SOUTHWICK – During their meeting on Thursday evening, the Lake Management Committee discussed a topic that generated a number of residents to attend.
On May 18, Southwick Police Chief David Ricardi announced on the department’s Facebook page that there had been a change in their enforcement policy for personal watercraft and jet skis on North Pond.
In the post from Ricardi, it says, “Personal watercraft and jet skis are no longer prohibited on the North basin (North Pond) of Congamond Lake. As the result of a recent decision received from the office of the Environmental Police, personal watercraft and jet skis are now allowed to be used on North Pond section of the Congamond Lake.”
At the meeting on Thursday night, Nicholas Graveline, whose parents have lived on North Pond for several years and jet ski through North Pond to get to the other bodies of water, backed up Ricardi’s findings and change of policy.
“I think we need to respect the Chief (Ricardi), that’s his ruling,” said Graveline.
The Massachusetts Environmental Police, who control the law on bodies of water within the state, informed Chief Ricardi that, under Ch. 90 law, in order to have jet skis, the specific part of the lake has to have a minimum 75 acres of water.
As the North Pond basin has roughly 50 acres, Ricardi checked back with the environmental police and discovered that there was an exception for North Pond.
The environmental police considered Congamond Lake to be a “great pond” in the commonwealth, consisting of three basins connected by channels.
In result of that, the jet-ski law for the certain amount of acres relies upon the aggregate total amount of acres of the lake. Since the entire lake is 477 acres, the policy allows watercrafts and jet skis to be on North Pond. Middle Pond makes up 277 acres, while South Pond is 142 acres.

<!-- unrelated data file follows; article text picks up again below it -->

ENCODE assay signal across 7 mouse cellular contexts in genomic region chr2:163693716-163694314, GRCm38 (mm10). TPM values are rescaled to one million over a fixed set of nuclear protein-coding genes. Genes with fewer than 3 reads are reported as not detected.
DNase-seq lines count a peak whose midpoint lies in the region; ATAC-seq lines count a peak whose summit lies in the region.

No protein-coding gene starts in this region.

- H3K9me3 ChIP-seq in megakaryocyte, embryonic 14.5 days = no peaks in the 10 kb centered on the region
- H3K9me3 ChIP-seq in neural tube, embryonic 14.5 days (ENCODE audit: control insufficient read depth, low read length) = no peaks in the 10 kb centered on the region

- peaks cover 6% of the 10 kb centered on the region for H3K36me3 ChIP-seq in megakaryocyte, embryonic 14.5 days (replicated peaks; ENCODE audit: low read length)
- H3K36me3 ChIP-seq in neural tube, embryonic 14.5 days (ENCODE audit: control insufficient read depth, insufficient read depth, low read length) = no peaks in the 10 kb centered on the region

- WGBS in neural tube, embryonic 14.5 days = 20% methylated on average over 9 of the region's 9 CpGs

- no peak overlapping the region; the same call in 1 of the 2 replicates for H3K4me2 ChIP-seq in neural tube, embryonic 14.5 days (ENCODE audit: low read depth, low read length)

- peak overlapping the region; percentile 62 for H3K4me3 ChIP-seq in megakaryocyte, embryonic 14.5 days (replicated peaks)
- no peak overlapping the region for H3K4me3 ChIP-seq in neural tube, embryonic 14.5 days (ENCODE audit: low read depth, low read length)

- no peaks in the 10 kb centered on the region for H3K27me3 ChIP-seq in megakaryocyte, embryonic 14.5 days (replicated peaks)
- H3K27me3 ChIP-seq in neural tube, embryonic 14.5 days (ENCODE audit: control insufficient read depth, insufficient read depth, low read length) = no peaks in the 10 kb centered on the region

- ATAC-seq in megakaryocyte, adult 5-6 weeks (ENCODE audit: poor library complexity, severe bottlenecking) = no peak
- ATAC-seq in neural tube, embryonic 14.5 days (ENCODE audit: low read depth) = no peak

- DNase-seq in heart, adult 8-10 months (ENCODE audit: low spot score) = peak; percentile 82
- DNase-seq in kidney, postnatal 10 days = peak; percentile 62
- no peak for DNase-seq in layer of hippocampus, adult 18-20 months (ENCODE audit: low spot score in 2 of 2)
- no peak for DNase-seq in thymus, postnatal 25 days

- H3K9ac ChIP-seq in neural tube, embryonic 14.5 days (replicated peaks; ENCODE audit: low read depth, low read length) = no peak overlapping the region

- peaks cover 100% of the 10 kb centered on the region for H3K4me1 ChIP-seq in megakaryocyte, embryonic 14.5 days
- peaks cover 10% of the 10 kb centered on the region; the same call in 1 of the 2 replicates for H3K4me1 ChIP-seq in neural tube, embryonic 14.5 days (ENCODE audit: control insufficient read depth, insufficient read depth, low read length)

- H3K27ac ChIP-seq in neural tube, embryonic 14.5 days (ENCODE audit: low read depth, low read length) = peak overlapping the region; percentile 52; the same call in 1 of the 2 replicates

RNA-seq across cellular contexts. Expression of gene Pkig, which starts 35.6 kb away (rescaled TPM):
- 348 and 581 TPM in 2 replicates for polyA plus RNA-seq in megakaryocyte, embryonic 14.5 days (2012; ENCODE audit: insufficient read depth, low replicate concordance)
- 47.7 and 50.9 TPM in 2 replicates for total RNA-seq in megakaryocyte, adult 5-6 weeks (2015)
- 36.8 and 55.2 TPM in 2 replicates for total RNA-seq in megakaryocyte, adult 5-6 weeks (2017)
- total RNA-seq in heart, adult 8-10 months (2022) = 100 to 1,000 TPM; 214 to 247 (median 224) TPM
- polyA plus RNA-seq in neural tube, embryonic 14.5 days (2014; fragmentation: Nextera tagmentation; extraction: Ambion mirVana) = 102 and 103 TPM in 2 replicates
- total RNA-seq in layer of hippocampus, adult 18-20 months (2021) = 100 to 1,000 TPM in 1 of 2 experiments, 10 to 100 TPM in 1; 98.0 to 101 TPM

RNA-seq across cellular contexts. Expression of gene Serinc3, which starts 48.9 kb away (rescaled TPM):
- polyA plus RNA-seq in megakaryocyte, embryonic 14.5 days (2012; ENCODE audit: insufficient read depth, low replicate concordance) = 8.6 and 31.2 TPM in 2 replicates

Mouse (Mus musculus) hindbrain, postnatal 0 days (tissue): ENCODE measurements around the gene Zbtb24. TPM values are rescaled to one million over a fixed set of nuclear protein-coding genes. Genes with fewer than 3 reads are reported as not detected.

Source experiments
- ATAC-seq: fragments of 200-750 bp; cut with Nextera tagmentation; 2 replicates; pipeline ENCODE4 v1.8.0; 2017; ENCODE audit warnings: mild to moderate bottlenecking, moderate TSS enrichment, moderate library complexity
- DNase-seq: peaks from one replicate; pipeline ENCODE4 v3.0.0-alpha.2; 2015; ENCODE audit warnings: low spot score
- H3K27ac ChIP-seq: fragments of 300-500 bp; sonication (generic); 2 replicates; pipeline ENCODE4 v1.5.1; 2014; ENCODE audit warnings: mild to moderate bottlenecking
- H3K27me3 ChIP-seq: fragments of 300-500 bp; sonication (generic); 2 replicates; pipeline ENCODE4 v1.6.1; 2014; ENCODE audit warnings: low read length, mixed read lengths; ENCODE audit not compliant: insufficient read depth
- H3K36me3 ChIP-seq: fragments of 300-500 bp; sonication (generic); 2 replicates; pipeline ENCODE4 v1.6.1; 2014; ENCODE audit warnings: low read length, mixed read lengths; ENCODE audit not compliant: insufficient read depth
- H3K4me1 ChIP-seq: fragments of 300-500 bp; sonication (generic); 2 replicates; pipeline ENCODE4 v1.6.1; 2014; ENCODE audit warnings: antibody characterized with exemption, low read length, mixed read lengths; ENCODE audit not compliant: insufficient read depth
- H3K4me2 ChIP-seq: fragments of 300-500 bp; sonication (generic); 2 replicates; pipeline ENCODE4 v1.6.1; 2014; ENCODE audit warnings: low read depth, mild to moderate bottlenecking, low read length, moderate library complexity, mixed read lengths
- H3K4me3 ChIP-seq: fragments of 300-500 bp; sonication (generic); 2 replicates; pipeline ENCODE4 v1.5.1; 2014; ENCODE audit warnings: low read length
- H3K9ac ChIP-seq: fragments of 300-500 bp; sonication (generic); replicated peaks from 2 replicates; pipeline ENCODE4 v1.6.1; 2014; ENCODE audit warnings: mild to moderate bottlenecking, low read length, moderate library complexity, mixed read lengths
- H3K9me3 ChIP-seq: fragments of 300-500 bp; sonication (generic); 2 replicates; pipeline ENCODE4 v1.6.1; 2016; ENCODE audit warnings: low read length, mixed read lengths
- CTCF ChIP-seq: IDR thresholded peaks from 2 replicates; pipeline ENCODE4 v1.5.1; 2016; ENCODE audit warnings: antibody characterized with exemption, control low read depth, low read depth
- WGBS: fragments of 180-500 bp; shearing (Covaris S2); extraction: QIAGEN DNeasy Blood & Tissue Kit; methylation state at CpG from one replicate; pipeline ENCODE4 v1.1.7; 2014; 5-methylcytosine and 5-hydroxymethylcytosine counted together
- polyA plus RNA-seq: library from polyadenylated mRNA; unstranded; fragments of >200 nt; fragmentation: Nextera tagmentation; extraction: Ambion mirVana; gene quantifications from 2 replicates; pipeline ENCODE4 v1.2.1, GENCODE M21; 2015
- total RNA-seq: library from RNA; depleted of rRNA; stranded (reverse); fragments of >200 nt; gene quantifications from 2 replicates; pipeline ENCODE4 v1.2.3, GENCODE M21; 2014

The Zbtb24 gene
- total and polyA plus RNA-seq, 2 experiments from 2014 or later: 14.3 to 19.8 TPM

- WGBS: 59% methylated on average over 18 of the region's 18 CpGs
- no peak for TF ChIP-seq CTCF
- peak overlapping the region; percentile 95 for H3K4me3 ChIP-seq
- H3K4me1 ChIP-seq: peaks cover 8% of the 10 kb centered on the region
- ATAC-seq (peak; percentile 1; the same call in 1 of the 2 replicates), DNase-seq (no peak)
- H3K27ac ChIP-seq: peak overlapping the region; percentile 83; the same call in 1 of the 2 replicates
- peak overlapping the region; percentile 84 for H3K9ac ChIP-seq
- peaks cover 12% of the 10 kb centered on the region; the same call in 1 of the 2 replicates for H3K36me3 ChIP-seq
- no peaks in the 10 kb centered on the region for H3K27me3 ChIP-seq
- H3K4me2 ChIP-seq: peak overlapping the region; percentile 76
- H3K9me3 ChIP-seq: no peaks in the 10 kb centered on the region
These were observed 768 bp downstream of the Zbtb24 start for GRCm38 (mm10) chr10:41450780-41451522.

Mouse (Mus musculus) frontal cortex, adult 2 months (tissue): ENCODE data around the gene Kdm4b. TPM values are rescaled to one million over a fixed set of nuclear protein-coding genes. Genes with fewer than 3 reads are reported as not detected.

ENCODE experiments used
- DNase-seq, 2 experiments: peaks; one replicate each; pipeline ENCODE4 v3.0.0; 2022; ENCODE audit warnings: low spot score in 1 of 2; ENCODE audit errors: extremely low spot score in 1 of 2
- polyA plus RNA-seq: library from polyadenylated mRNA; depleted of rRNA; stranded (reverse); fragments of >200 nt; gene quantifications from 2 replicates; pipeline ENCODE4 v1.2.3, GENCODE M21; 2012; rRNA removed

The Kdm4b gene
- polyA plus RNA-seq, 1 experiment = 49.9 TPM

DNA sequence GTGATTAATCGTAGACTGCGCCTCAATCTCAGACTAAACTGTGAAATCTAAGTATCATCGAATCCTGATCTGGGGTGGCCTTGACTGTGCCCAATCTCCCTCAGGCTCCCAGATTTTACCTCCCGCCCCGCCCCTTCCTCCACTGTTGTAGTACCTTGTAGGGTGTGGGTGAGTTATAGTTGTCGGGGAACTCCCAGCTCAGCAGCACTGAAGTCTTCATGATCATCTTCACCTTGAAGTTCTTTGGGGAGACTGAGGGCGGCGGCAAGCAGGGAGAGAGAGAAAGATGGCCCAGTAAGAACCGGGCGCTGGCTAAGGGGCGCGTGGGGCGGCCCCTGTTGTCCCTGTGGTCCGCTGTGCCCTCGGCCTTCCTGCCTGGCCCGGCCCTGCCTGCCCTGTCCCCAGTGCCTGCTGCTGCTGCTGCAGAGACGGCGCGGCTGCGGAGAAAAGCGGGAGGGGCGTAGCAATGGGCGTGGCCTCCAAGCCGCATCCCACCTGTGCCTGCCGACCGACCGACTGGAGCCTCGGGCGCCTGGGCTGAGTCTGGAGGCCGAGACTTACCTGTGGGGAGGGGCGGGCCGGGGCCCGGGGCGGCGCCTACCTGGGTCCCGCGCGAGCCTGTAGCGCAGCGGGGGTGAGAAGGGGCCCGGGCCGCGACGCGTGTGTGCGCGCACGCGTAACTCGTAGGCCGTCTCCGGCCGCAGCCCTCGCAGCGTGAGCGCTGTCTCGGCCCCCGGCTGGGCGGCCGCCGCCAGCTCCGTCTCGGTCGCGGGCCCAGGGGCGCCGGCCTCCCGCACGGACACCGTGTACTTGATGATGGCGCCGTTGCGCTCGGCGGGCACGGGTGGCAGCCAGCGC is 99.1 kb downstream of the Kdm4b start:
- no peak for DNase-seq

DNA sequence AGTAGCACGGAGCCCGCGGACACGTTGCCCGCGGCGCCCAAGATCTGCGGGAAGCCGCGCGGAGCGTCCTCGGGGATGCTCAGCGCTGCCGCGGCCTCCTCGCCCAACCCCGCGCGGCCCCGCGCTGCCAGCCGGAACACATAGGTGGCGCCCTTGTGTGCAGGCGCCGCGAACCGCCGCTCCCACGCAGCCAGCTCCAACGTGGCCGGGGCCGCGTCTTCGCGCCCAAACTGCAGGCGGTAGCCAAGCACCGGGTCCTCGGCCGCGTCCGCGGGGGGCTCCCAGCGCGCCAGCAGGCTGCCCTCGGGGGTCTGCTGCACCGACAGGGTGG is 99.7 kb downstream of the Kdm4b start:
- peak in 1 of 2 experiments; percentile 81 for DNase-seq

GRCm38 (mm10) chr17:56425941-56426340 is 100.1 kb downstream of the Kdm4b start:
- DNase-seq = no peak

Ricardi also mentioned that under town bylaw, personal watercraft and jet skis can’t exceed 45 mph when going through North Pond.
The problem for the Lake Management Committee, is the fact that they said that Mass DEP (Department of Environmental Protection) requires the committee to report on the three separate bodies of water on Congamond Lake separately. This means that the committee would only take the 47 acres of North Pond into account.
The committee then discussed which state agency would be making this decision. As Chief Ricardi went to the Environmental Police for this decision, the committee believes that it is Mass DEP who ultimately makes the decision.
Members of the committee also wondered why the policy stopped being enforced and when? A number of residents in attendance believed that personal watercraft and jet skis were banned from North Pond at one point and time.
Neilda Henke, who lives on North Pond, is certain that she remembers voting at a town meeting in the 1990’s. Henke believes that the vote resulted of being in favor of banning personal watercraft on North Pond.
“We didn’t raise our hands for nothing,” said Henke. “I remember raising my hand that night.”
Henke mentioned that she may contact the Select Board to see if they would have the information of that meeting in the 1990’s in their archives records.
The Lake Management Committee said that they will be doing extensive research to find out just which agency is in charge of what the actual policy is but there is no timetable as to when that information could be discovered. For now, there is no restriction on personal watercraft or jet skis on North Pond.